It is time for us, in all our textbooks of dogmatic theology, to add to the essential, characteristic marks of Orthodox Christian dogmatics (theologicalness, Divine-revealedness, and Church-orientedness) prayerfulness, so as to bind all dogmas immediately to our soul. When the Holy Fathers teach us their doctrine, they do this from the fullness of their life, which is penetrated with prayer. All their dicta were acquired by them, if one may say so, in prayer and contemplation, and not from the intellectual syllogisms of the analytical mind. In the merely speculative study of dogma which was practiced in our seminaries and academies is hidden a subtle pride interwoven with a subtle vein of blasphemy. I recall how one of the disciples of Metropolitan Anthony (Khrapovitsky), after an inspired talk of the great Abba concerning the dogma of the Holy Trinity, exclaimed: “Vladika, after your explanation of the dogma one wants to weep from emotion.”
With the intellect alone one may arrive at blasphemy, and examining holy truths by it alone may find oneself at one table with the Protestants in their dialogue with God.
The prayer-imbued power of our faith in dogmatic truth is a genuine source for us of moral power which comes out from each dogma. This is true to such an extent that if we prayerfully believe in the omnipotence of God, we are clothed, according to God’s mercy to our entreaty, in the power of God in the measure accessible to us. If we prayerfully believe in the omniscience of God, we receive, according to God’s mercy to our entreaty and to the degree of our purification, knowledge, wisdom, and judgment. Thus from each dogmatic truth we prayerfully receive the gifts of the Holy Spirit. In other words, upon a correct labor of faith and prayer depends a correct life, life in Christ, life in the Church.
We likewise prayerfully believe in one holy catholic and apostolic Church, and at the same time lightmindedly affirm here that in other churches too there are the holy sacraments of the Eucharist and Baptism. Where, then, is our faith in the One, that is, only, exclusive Church, the exclusive, only preserver of all sacraments?! But here I wish to offer the following resolution.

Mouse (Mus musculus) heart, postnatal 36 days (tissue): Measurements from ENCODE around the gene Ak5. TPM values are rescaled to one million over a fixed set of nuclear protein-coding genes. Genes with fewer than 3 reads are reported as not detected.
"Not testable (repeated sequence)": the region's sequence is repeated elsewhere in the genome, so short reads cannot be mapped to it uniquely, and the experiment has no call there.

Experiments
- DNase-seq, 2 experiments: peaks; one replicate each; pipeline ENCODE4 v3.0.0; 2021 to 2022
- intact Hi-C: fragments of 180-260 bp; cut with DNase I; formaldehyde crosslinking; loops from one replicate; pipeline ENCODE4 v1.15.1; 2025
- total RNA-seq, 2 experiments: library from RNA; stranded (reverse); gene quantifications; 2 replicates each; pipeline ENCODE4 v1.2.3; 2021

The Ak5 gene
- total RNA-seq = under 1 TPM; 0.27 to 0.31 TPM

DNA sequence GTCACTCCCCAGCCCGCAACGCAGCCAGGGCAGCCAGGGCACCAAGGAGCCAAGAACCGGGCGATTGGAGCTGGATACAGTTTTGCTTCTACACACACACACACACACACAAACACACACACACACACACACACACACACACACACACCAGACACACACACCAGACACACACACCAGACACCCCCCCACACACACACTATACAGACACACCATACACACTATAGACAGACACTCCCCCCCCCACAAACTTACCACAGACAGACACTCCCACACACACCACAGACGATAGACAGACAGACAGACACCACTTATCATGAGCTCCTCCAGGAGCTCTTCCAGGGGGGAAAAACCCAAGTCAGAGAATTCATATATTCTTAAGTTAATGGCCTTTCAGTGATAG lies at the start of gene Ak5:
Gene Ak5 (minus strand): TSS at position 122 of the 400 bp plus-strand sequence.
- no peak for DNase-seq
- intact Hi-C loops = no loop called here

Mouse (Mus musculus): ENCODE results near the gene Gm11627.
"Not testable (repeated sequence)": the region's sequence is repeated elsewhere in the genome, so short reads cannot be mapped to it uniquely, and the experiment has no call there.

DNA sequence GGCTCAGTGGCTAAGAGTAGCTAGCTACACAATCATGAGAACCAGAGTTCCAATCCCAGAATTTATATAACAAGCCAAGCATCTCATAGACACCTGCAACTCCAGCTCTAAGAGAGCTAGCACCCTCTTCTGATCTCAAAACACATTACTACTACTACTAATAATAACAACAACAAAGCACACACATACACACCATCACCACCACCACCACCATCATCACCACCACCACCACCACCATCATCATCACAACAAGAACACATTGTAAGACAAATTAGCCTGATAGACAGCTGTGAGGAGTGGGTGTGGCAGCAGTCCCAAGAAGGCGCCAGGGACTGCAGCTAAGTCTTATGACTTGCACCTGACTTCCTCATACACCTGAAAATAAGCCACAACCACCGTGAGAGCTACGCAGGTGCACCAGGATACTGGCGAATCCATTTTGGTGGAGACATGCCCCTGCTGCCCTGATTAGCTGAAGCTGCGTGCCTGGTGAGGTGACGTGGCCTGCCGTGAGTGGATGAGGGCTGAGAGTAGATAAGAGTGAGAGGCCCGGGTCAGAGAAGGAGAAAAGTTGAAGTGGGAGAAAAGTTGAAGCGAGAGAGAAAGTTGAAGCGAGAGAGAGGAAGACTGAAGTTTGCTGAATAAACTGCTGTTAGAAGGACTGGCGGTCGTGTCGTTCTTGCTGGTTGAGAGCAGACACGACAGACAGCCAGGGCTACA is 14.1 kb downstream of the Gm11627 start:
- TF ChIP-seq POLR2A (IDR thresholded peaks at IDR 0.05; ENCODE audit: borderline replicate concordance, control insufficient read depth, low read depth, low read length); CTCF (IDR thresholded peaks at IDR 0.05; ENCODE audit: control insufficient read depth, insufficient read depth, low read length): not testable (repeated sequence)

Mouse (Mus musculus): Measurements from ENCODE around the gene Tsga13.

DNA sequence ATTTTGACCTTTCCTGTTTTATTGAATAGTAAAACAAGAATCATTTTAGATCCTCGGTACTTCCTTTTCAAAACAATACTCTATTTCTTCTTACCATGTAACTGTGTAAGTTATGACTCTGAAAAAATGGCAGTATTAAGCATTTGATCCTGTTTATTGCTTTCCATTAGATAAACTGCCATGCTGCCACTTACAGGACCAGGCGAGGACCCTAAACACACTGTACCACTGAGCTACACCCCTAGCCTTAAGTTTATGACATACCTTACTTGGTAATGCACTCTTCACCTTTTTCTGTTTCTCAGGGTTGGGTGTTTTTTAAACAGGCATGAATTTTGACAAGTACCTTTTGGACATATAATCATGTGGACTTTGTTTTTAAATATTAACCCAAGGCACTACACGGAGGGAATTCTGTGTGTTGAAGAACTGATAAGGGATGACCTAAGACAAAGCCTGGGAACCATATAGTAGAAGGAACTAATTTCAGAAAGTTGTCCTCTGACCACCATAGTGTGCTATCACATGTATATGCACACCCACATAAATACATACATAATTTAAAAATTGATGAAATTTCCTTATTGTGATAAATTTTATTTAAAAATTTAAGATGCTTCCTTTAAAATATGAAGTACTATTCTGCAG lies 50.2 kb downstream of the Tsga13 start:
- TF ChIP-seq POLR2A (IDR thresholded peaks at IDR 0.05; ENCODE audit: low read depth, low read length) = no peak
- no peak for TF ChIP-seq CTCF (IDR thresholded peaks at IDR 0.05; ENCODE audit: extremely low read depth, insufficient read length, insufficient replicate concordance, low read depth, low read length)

We must ourselves discard, definitively have done with a certain deeply-penetrating—to our good fortune, only in our minds—scholastic ecumenism. I say scholastic and mental only, because to any sound-thinking Orthodox person the idea could not occur to receive communion in a Protestant or Catholic church, and this because with all his being, organically, he knows with an inner intelligible knowledge that there is no holy Communion anywhere but in the Church of Christ.
The matter is not at all so well with our thinkers, however, the intellectual class. Here there is such incoordination, such a diversity and variety of errors, that one may boldly say that there are no two persons who think alike. Here one may meet, side by side with emotional ladies who beside an icon of St. Seraphim of Sarov keep an image of the Catholic saint Teresa, those who practice yoga as, in their opinion, a Christian asceticism. Some think that in all Christian religions all sacraments are valid; others make certain reservations according to which one can supposedly recognize the sacrament of Baptism but not the sacrament of the Eucharist. But there is no possibility even to enumerate all these errors; it is a regular witches’ brew of opinions. The most tragic thing is that these errors, thanks to our old scholastic conception, are shared even by some of the clergy. Completely forgotten is the patristic dictum that “the communion of heretics is the food of devils. ” And if there is no holy Communion, there cannot in general be any sacrament whatever, because God the Holy Spirit descends in all sacraments for the sake of the Incarnation of the Son of God, His Godmanhood. And the holy sacrament of sacraments, the Eucharist, is the sacrament of Godmanhood.
In the present instance we should have accepted the point of view of the highest principles of the uncompromising Orthodox world-view. There is God, there is His One, only Holy, Apostolic Church, and there is the whole human race, all called to God through His holy Church. All other religions, so-called Christian, monotheistic or pagan, all without the slightest exception, whether it be Catholicism, Protestantism, Islam or Buddhism—all are obstacles placed by the devil as his traps between the Church of Christ and the whole human race. Only in personal relationships with those of different faiths, for the sake of church economy, for the sake simply of knowledge and criticism, we can view certain of them as more capable of becoming Orthodox, and others as farther away, but in principle they all without exception belong to falsehood, having nothing in common with truth.